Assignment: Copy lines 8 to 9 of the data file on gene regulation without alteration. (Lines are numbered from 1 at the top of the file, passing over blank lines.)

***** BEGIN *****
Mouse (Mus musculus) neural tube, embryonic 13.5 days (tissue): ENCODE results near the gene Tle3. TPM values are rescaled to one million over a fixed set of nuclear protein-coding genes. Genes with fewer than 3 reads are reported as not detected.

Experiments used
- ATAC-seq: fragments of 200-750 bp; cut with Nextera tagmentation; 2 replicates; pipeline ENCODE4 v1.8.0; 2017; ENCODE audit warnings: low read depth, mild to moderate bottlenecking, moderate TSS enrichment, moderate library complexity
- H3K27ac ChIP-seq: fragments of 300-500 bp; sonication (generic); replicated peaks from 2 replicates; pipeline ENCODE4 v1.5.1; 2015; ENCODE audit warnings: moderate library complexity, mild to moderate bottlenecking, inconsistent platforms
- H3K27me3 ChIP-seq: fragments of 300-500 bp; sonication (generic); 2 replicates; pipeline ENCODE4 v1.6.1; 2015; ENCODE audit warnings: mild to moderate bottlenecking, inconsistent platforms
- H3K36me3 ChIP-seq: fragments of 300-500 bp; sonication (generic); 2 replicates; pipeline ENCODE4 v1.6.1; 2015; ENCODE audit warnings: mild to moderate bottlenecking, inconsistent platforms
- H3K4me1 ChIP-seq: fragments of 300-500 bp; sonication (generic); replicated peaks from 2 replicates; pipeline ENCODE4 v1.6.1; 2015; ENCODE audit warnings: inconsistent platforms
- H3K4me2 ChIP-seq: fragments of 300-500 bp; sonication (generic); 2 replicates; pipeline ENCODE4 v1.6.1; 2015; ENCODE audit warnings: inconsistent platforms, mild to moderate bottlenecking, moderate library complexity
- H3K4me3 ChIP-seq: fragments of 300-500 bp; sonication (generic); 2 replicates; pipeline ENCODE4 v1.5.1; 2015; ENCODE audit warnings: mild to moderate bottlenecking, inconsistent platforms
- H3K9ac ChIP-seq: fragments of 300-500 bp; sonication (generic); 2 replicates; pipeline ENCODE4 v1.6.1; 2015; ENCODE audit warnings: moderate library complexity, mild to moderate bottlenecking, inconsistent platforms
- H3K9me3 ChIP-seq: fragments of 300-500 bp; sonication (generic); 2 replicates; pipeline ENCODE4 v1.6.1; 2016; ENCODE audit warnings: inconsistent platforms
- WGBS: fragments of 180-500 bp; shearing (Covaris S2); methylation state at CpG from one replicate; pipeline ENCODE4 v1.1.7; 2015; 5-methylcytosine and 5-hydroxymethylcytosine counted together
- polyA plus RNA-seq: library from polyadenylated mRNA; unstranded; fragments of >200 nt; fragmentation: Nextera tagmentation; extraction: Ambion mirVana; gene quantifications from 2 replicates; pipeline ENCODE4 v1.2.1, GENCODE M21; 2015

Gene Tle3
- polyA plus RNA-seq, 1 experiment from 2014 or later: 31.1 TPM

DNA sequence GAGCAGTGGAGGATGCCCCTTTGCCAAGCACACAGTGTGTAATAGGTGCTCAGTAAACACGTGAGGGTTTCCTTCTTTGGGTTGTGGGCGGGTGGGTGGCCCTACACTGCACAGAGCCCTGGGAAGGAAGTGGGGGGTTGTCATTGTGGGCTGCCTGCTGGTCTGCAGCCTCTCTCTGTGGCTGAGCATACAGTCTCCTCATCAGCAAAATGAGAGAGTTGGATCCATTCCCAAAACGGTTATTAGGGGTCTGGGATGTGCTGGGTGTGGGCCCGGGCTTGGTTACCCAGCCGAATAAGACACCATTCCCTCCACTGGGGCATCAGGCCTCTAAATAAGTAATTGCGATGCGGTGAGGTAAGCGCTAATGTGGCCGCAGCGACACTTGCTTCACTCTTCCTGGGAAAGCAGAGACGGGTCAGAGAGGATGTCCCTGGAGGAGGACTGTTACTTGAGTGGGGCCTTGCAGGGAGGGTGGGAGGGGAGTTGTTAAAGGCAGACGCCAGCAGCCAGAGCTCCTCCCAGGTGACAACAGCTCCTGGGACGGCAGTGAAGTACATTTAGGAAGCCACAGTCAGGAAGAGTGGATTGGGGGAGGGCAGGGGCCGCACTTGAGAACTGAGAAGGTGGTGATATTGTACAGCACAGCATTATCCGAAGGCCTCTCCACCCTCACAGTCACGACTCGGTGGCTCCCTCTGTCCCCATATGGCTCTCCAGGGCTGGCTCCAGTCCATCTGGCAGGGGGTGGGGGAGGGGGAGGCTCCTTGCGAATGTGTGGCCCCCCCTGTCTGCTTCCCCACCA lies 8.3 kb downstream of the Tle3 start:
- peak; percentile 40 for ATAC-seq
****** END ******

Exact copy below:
- H3K4me2 ChIP-seq: fragments of 300-500 bp; sonication (generic); 2 replicates; pipeline ENCODE4 v1.6.1; 2015; ENCODE audit warnings: inconsistent platforms, mild to moderate bottlenecking, moderate library complexity
- H3K4me3 ChIP-seq: fragments of 300-500 bp; sonication (generic); 2 replicates; pipeline ENCODE4 v1.5.1; 2015; ENCODE audit warnings: mild to moderate bottlenecking, inconsistent platforms